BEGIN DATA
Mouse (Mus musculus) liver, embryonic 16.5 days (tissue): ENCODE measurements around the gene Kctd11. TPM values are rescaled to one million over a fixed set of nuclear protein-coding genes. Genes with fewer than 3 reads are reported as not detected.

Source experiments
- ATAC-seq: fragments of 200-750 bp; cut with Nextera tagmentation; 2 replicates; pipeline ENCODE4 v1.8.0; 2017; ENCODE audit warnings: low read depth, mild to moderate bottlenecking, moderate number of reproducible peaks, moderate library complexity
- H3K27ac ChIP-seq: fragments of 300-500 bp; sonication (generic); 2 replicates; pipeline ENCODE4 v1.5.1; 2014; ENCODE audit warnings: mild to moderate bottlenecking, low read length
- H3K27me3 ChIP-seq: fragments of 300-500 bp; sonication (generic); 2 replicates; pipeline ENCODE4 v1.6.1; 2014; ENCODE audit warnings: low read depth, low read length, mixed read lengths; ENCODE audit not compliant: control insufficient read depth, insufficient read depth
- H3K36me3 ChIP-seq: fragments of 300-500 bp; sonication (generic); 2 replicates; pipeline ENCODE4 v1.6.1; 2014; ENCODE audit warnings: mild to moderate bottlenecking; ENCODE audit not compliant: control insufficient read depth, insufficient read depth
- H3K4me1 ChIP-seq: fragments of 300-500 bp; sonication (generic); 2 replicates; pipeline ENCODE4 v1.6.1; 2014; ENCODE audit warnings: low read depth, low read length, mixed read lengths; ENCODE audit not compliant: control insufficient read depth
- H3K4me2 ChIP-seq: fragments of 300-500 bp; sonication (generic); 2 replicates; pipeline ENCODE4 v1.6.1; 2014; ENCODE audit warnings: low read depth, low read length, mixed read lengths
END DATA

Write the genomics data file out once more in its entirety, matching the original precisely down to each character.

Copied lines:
Mouse (Mus musculus) liver, embryonic 16.5 days (tissue): ENCODE measurements around the gene Kctd11. TPM values are rescaled to one million over a fixed set of nuclear protein-coding genes. Genes with fewer than 3 reads are reported as not detected.

Source experiments
- ATAC-seq: fragments of 200-750 bp; cut with Nextera tagmentation; 2 replicates; pipeline ENCODE4 v1.8.0; 2017; ENCODE audit warnings: low read depth, mild to moderate bottlenecking, moderate number of reproducible peaks, moderate library complexity
- H3K27ac ChIP-seq: fragments of 300-500 bp; sonication (generic); 2 replicates; pipeline ENCODE4 v1.5.1; 2014; ENCODE audit warnings: mild to moderate bottlenecking, low read length
- H3K27me3 ChIP-seq: fragments of 300-500 bp; sonication (generic); 2 replicates; pipeline ENCODE4 v1.6.1; 2014; ENCODE audit warnings: low read depth, low read length, mixed read lengths; ENCODE audit not compliant: control insufficient read depth, insufficient read depth
- H3K36me3 ChIP-seq: fragments of 300-500 bp; sonication (generic); 2 replicates; pipeline ENCODE4 v1.6.1; 2014; ENCODE audit warnings: mild to moderate bottlenecking; ENCODE audit not compliant: control insufficient read depth, insufficient read depth
- H3K4me1 ChIP-seq: fragments of 300-500 bp; sonication (generic); 2 replicates; pipeline ENCODE4 v1.6.1; 2014; ENCODE audit warnings: low read depth, low read length, mixed read lengths; ENCODE audit not compliant: control insufficient read depth
- H3K4me2 ChIP-seq: fragments of 300-500 bp; sonication (generic); 2 replicates; pipeline ENCODE4 v1.6.1; 2014; ENCODE audit warnings: low read depth, low read length, mixed read lengths